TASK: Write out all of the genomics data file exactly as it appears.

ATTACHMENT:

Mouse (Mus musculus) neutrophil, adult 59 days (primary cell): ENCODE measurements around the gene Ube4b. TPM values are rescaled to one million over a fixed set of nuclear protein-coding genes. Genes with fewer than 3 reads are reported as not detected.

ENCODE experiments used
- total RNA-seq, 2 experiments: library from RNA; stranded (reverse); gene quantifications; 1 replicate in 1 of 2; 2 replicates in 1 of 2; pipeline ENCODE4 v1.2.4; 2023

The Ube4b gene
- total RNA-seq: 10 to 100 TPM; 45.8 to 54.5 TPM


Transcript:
Mouse (Mus musculus) neutrophil, adult 59 days (primary cell): ENCODE measurements around the gene Ube4b. TPM values are rescaled to one million over a fixed set of nuclear protein-coding genes. Genes with fewer than 3 reads are reported as not detected.

ENCODE experiments used
- total RNA-seq, 2 experiments: library from RNA; stranded (reverse); gene quantifications; 1 replicate in 1 of 2; 2 replicates in 1 of 2; pipeline ENCODE4 v1.2.4; 2023

The Ube4b gene
- total RNA-seq: 10 to 100 TPM; 45.8 to 54.5 TPM